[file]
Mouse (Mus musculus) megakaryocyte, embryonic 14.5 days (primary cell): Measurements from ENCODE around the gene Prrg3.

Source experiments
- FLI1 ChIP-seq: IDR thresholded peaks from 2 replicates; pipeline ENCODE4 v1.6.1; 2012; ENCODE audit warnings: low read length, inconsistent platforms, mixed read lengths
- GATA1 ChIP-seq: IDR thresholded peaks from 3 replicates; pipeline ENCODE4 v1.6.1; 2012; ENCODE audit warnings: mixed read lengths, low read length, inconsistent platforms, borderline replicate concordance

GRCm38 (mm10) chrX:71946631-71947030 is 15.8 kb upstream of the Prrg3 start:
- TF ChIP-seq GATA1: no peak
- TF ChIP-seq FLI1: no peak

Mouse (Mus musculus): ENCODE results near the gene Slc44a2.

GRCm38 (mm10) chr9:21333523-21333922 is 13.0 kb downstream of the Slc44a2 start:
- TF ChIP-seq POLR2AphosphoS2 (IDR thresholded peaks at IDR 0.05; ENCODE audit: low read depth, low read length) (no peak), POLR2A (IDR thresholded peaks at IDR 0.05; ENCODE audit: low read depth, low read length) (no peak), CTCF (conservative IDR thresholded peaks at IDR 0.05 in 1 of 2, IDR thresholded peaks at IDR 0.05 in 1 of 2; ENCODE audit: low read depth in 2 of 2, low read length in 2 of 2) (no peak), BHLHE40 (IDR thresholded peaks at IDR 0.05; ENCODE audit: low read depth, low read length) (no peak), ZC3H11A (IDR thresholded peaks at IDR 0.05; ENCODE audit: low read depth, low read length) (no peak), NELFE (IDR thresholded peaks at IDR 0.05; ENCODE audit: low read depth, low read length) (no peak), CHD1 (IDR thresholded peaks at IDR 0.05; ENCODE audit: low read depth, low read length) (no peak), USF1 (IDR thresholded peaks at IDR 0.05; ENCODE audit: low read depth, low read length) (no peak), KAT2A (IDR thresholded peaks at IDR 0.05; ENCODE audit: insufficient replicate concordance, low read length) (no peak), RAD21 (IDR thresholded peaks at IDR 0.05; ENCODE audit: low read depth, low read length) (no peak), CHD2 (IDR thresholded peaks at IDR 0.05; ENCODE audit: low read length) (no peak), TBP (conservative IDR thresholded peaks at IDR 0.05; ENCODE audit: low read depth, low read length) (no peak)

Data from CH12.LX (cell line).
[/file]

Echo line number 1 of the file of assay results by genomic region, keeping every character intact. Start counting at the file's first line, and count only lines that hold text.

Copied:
Mouse (Mus musculus) megakaryocyte, embryonic 14.5 days (primary cell): Measurements from ENCODE around the gene Prrg3.